In my opinion, control is the most significant way to save energy in industrial plants. It is sometimes difficult to quantify and often overlooked, but if carried out correctly, it can transform your production. 

Simply put, if something is running when it is not necessary, and we use control to stop the operation, the saving is 100%. How often have you walked through a plant and seen empty conveyor belts running or just a small trickle coming off the stockpile conveyor? 

Furthermore, more than 90% of plants do not run at their full design capacity. Normally, a reserve factor has been introduced, which limits the capacity only to what is required to ensure reliability. 

Example 1

In my example case below, I have taken the theoretical power requirement for a conveyor to run at 2m / s compared to 1m / s.

In the example I used the following values:


  • 20m long 
  • 10-degree incline 
  • 1000mm wide 
  • Transferring 250tph 


At 1m / s the theoretical power is 6.61Kw and at 2m / s the theoretical power is 9.06Kw.

In summary, for the same "work done" 250 tons per hour, which are transferred from A to B, there is a 30% reduction in power requirements.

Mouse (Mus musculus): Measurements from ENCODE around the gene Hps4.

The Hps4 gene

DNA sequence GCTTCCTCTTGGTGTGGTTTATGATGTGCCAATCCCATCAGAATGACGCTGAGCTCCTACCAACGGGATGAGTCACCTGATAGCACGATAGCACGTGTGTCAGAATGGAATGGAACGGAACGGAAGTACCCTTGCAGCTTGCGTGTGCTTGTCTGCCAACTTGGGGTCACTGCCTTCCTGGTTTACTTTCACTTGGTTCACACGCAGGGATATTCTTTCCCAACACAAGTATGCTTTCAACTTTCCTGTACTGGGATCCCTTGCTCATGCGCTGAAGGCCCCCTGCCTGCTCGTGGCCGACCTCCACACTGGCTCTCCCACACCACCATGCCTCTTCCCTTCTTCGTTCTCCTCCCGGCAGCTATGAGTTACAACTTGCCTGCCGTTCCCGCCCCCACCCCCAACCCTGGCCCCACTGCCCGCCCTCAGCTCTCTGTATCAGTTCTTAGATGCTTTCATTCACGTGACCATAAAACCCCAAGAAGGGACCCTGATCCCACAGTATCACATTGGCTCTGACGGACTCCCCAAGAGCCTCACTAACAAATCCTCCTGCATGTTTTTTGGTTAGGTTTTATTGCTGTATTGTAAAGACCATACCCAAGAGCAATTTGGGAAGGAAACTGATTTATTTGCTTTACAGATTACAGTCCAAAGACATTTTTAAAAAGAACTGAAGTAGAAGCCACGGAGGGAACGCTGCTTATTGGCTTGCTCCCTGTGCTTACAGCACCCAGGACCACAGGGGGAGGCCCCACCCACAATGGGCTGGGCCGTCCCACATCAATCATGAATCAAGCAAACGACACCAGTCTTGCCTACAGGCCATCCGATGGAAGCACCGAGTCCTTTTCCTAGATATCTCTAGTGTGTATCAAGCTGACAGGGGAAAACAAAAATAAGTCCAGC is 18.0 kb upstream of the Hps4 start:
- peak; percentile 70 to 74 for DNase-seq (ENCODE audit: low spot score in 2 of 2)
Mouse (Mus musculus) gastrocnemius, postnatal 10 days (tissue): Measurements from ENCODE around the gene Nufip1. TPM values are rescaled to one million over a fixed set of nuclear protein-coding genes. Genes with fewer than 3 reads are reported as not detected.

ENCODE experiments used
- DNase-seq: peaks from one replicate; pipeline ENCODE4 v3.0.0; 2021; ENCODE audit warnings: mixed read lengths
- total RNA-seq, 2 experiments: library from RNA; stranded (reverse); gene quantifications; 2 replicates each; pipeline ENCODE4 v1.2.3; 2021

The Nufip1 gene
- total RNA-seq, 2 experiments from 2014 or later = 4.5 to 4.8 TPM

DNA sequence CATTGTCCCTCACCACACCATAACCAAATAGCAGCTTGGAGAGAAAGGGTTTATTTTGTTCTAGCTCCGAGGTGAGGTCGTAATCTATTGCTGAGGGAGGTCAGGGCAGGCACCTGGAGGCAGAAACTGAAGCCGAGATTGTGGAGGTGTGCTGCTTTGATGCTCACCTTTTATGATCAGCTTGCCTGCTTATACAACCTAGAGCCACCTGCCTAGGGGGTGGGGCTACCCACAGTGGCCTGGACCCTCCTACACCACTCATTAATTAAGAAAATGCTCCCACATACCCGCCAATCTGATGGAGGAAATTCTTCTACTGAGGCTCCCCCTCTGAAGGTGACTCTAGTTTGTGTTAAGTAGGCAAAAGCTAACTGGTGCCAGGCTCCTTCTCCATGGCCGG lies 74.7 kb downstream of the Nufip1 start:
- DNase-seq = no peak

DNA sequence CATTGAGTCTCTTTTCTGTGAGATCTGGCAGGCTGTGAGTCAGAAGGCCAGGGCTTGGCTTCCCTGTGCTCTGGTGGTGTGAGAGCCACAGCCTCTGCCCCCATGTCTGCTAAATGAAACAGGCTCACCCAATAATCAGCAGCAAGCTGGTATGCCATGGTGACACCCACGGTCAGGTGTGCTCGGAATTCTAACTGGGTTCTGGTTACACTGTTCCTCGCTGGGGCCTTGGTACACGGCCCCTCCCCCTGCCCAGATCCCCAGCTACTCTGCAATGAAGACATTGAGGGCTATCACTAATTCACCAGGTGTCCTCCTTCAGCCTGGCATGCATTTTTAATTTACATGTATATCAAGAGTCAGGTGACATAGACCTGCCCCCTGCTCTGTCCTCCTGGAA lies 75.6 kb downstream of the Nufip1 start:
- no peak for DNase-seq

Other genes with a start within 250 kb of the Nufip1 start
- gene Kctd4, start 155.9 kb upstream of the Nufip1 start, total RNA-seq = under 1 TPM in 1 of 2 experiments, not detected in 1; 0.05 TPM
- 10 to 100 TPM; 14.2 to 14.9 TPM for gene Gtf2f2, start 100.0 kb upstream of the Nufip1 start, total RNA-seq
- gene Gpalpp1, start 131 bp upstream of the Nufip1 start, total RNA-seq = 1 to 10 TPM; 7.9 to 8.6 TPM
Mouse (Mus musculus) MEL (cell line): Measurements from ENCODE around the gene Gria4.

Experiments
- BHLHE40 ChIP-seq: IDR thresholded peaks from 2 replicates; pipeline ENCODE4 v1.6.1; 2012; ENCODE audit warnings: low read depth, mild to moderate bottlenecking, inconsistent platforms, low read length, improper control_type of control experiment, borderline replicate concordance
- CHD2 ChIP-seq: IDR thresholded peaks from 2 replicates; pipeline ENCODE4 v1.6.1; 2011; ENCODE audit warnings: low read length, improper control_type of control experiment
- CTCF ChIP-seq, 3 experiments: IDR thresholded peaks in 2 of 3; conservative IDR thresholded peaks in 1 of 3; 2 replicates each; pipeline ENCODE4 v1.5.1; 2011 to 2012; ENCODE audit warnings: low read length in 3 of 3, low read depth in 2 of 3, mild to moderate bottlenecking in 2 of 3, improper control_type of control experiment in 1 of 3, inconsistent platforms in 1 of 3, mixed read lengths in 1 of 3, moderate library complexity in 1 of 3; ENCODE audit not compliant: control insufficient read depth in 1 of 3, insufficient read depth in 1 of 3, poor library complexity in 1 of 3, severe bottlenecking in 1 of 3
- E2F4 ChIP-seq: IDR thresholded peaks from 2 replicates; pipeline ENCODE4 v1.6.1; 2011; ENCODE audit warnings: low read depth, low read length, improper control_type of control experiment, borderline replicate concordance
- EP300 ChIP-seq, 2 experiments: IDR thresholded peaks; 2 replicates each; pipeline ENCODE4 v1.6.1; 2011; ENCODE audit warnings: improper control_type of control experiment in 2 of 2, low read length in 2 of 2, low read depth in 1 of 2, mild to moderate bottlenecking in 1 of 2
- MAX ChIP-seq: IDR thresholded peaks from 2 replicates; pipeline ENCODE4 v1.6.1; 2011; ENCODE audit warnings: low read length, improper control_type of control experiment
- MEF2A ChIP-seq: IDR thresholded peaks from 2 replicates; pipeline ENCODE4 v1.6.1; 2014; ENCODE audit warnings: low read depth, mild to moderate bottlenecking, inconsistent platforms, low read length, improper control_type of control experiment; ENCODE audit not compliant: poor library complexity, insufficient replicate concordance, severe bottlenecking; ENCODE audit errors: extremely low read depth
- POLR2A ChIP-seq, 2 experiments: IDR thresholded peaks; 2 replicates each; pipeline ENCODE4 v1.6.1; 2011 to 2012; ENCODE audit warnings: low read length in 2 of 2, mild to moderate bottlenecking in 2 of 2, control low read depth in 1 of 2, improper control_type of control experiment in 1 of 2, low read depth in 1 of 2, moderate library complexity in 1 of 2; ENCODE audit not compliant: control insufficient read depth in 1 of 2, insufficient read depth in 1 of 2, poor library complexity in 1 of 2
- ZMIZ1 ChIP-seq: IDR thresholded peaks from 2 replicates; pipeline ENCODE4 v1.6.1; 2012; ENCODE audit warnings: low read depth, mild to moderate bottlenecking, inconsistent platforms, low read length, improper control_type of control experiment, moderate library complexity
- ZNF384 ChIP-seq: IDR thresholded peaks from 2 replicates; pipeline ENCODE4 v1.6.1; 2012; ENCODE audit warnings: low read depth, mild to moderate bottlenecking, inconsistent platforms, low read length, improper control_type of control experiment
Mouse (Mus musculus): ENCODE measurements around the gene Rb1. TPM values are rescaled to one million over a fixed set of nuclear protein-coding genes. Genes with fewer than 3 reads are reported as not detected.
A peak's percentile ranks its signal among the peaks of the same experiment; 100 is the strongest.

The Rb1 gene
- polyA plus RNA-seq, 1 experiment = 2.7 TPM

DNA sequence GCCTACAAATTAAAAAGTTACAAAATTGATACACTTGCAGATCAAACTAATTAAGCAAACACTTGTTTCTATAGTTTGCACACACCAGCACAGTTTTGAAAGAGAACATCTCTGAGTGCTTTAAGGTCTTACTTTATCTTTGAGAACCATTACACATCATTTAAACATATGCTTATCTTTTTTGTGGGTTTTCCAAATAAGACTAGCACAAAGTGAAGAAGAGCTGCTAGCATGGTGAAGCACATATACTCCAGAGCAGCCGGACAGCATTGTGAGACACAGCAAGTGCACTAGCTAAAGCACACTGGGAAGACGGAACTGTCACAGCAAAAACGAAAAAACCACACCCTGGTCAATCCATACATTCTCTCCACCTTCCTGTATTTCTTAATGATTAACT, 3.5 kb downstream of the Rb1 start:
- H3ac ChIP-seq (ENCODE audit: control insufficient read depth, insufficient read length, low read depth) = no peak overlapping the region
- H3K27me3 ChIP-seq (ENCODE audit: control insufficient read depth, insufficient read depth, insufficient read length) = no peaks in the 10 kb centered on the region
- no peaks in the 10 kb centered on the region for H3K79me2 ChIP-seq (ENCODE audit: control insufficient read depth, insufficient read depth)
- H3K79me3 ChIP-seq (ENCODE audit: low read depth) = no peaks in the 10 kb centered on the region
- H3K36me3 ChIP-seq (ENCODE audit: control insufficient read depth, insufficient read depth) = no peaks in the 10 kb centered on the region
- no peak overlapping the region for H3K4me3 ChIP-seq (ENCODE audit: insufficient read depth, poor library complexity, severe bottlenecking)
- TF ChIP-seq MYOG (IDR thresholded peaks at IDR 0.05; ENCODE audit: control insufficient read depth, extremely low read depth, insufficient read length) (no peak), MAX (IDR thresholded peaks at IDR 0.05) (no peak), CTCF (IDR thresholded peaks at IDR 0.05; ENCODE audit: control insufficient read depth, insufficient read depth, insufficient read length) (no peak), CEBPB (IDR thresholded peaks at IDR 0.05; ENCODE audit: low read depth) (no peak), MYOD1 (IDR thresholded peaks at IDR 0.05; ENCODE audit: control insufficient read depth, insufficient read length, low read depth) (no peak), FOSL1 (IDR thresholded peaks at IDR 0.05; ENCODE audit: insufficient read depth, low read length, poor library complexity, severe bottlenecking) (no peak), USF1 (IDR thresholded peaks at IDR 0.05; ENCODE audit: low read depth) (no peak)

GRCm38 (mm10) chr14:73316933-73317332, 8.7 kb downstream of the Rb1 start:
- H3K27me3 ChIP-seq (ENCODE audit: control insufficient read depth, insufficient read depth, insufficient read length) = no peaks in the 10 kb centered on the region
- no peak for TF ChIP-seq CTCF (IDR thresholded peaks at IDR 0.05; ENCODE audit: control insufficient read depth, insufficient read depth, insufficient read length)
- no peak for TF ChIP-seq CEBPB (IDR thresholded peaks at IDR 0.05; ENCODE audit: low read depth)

All these savings and more can be recouped by better control of existing equipment. These opportunities are throughout the plant. We have successfully used the following control philosophy to automatically slow down conveyors using a PID loop system. This is achieved with the current from the drive itself or a sensor on the belt. 


  1. Fit a VSD to the conveyor.
  2. Instead of setting the speed on a VSD, set a target load. 
  3. Take feedback to the VSD as an analog signal about the load on the belt. Note: This could come from the VSD itself. 
  4. The drive automatically reduces/increases the speed to ensure that the load remains constant, i.e. a fully loaded belt all the time and no wasted energy driving a belt faster than it needs to. 
  5. The last step is to stop the belt if nothing is on it or comes to it. 



Another tip in the selection of conveyors is to manage the inclines throughout the plant and not move the product higher than it needs to go. Simply put, the higher the material, the harder the conveyor will work.


Example 2

In this example, the same figures as previously stated have been used.  

At 10 degrees incline, theoretical power is 6.61Kw and at 22.5 degrees incline, theoretical power is 9.45Kw

Some stockpile conveyors are height adjustable, and some just need to be permanently altered. 


#design #energy #opportunity